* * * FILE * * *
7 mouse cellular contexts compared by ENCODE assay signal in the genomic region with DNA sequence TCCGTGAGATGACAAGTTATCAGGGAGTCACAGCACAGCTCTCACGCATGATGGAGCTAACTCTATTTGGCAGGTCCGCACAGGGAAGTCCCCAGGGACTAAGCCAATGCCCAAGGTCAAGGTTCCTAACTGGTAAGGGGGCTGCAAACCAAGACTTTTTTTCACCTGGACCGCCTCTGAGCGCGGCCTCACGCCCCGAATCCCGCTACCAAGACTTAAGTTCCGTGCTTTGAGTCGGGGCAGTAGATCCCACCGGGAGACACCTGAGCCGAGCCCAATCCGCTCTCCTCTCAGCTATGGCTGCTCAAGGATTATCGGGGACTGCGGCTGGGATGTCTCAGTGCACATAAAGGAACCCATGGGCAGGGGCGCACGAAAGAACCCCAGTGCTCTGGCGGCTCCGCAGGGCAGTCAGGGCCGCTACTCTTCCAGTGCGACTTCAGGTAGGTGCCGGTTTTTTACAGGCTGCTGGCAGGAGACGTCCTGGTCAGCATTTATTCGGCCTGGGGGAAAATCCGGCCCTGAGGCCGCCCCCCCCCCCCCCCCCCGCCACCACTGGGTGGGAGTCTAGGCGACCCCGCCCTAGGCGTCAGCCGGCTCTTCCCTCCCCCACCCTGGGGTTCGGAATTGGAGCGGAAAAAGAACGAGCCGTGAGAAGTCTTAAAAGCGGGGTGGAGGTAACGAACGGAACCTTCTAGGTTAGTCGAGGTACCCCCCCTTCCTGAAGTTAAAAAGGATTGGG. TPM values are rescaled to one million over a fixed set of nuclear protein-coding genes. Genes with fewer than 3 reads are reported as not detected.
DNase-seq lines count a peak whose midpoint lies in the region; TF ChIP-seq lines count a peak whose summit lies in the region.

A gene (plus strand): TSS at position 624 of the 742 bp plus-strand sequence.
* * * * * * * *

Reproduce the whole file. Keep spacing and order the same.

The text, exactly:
7 mouse cellular contexts compared by ENCODE assay signal in the genomic region with DNA sequence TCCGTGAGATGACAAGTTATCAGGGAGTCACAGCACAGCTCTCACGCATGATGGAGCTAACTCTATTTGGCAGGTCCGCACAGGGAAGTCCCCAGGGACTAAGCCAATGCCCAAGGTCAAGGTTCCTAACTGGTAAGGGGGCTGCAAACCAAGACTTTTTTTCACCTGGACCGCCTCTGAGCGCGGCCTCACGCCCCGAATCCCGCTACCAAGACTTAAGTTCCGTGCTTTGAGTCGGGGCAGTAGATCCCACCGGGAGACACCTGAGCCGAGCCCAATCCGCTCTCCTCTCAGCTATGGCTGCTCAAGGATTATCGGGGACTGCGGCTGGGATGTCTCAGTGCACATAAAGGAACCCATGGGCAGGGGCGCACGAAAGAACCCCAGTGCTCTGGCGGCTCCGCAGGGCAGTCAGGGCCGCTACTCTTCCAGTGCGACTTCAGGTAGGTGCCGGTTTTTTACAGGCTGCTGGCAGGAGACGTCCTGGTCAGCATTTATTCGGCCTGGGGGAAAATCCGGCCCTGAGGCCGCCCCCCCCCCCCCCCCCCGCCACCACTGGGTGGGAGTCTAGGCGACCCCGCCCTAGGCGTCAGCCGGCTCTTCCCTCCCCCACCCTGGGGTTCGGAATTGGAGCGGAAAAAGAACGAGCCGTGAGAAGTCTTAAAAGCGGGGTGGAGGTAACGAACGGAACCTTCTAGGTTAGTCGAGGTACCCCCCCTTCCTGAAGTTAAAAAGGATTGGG. TPM values are rescaled to one million over a fixed set of nuclear protein-coding genes. Genes with fewer than 3 reads are reported as not detected.
DNase-seq lines count a peak whose midpoint lies in the region; TF ChIP-seq lines count a peak whose summit lies in the region.

A gene (plus strand): TSS at position 624 of the 742 bp plus-strand sequence.